"I want my story told warts and all," said Nelson, "or not at all."
Since 2001 artist David Clegg has been capturing the life stories – warts and all – of people living with dementia; stories ‘from the edge’ that would otherwise have been lost.
Clegg’s groundbreaking work began when, through work in the care sector, he met Sheila Hugo, an 87-year-old woman with dementia. At Sheila’s suggestion David began to piece together her life story – a story she admitted she could only remember ‘in bits’. Sheila’s life had somehow gone missing: her care notes said she was depressed, demented and alcoholic – and not much else. David set up his tape recorder and, after a little encouragement, Sheila began; "I was born Sheila Val Jean Hugo, a descendant of Victor Hugo, writer of The Hunchback of Notre Dame." Over the course of two years, David helped Sheila put together, from fragments and flashes of memory, the story of her extraordinary life, a life that featured lion tamers, famous actors and musicians and dates with the Acid Bath Murderer.
David started to visit care homes and hospitals in 2002 to meet more people with dementia and collect their stories. Such characters as a member of the Hitler Youth, a cowboy, a professional boxer, a Bletchley park code-breaker and two self-proclaimed spies told stories for the archive, as did others from the vast cast of ordinary people, housewives and odd-job men, ‘the disappeared’ who fill every care home.
The words of the storytellers have been maintained throughout. Some stories place a high demand on the reader’s creative imagination and willingness to take an active interpretative stance to fill in the gaps and disentangle the real from the symbolic. ‘Ancient Mysteries’ – a title chosen for her own story by one of the participants – describes the feel of the project perfectly.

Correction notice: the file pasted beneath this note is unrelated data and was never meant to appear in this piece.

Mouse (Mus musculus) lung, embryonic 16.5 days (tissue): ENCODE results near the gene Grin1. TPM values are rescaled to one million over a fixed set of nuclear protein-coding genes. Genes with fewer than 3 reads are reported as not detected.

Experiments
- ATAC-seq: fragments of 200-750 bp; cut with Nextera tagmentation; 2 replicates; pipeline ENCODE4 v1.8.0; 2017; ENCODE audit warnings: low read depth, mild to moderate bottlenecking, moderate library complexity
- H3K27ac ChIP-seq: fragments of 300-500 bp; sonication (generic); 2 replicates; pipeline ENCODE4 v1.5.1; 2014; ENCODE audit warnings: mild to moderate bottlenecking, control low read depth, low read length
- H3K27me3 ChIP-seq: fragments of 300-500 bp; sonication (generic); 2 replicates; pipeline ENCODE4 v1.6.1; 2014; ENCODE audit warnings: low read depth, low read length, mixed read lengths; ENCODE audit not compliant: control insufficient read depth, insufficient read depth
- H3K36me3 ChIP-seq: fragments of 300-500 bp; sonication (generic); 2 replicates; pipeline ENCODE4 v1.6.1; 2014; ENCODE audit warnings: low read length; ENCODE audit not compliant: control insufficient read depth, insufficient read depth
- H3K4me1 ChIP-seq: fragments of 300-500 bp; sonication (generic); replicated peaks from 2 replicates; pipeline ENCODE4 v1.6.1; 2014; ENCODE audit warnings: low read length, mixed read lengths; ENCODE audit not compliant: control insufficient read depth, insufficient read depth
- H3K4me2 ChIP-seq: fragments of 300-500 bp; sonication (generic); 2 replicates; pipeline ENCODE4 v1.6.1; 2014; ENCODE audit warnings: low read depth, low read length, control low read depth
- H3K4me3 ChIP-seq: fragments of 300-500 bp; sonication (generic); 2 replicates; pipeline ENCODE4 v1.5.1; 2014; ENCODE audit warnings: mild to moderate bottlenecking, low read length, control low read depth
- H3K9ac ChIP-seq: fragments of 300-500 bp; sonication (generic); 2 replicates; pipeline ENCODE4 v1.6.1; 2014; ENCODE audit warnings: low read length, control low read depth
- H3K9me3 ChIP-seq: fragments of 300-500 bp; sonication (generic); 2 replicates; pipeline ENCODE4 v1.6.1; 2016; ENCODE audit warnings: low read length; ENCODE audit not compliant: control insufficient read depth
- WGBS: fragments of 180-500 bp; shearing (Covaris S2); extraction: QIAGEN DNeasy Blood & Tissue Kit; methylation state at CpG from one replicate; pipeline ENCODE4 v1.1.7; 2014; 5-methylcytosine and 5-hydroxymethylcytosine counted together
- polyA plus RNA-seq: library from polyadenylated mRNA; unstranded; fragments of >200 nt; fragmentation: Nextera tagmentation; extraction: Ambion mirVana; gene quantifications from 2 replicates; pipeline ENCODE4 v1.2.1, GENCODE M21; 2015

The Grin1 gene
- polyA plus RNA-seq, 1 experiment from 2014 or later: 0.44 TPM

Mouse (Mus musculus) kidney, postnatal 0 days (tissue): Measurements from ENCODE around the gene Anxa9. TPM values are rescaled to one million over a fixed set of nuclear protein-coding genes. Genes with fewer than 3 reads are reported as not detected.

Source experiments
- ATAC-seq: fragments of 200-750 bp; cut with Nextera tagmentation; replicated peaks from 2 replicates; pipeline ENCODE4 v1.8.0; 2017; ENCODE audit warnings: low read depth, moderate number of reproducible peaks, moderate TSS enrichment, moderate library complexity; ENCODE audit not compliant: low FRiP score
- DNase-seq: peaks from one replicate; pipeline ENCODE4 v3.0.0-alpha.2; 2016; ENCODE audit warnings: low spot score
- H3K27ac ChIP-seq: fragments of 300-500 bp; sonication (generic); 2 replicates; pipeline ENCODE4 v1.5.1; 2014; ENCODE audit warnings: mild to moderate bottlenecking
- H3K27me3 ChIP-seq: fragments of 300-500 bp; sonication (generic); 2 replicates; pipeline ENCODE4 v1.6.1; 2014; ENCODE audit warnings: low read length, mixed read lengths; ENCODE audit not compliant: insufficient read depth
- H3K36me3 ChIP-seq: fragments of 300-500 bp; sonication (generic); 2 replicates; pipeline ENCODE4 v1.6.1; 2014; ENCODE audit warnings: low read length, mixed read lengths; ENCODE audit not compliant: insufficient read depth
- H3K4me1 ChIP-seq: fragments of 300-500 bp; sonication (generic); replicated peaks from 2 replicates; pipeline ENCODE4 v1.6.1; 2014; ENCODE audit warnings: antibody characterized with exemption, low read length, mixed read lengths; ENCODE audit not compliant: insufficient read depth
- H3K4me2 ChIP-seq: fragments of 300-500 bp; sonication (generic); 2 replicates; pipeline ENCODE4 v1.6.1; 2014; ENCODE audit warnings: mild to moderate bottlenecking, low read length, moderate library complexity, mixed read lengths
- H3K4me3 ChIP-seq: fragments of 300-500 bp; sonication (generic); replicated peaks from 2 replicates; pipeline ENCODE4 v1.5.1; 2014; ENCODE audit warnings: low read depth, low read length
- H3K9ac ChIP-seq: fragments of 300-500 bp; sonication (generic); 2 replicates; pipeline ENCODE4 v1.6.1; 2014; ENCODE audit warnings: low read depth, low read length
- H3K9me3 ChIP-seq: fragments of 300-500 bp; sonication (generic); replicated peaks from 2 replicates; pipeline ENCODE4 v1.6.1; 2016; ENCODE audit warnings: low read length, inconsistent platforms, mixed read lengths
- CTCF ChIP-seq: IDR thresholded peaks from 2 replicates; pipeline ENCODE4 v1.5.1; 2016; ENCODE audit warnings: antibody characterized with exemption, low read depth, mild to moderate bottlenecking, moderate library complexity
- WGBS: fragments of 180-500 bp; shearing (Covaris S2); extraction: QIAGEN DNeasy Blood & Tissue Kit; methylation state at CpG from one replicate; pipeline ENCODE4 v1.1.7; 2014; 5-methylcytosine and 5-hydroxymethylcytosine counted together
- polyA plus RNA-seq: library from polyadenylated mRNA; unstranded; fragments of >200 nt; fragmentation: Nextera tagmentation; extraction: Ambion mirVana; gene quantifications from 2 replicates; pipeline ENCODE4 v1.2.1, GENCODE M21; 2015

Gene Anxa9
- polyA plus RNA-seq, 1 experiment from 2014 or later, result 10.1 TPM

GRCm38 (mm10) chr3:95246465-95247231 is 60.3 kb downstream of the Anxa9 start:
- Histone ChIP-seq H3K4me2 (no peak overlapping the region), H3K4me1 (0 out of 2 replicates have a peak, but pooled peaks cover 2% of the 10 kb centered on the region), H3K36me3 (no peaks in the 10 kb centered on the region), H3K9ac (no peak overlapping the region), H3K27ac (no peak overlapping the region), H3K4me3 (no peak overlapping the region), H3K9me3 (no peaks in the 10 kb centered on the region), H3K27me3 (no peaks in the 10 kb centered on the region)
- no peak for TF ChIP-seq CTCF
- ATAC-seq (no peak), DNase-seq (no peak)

“We should remember that these are living stories rather than fossilised sequences of facts. It would have been easy to rearrange the pieces, select only the most compelling, the fullest or most coherent version of each repeated incident, and fashion easy-to-read narratives, or poems, or pieces of ‘creative biography’,” says Clegg, “but to do so would limit the richness of the stories, dismiss as unimportant the rhythms and repetitions, conceal the struggles the storytellers endured, and rob the reader of the deeper layers of meaning. The ‘grit’ within the stories – the way they juddered, backtracked, came to dead ends or created worm-holes between times and places – was always an important part of the work.”
A series on Radio 4 and a recent hour-long special on Resonance FM have taken the Trebus Project to a wider audience.
Clegg named this work the Trebus Projects in honour of Edmund Trebus, a Polish war veteran, who filled his house with things the rest of the world had decided were rubbish, convinced that in time a use would be found for them. In his own way, David became a hoarder of the fragments and remains of the memories of people who have dementia. Working intensively and over long periods of time with the same people he built up a fascinating record of lives that would otherwise have been lost to history. What began as an art experiment has grown to become the largest archive of first person dementia narratives in the world.
David’s latest work is on ‘An Occasional Cobra / ROOM 21’: an interdisciplinary exploration of the narratives of a war correspondent, a diplomat who spent his childhood hiding from the Nazis, and a secretary at the Nuremberg trials, who, by coincidence, occupied, one after the other, the same room in a care home.
‘The Trebus Project throws down a gauntlet to the world of contemporary art, so often obsessed with youth, sensationalism and celebrity.’
Harry Eyres - Financial Times.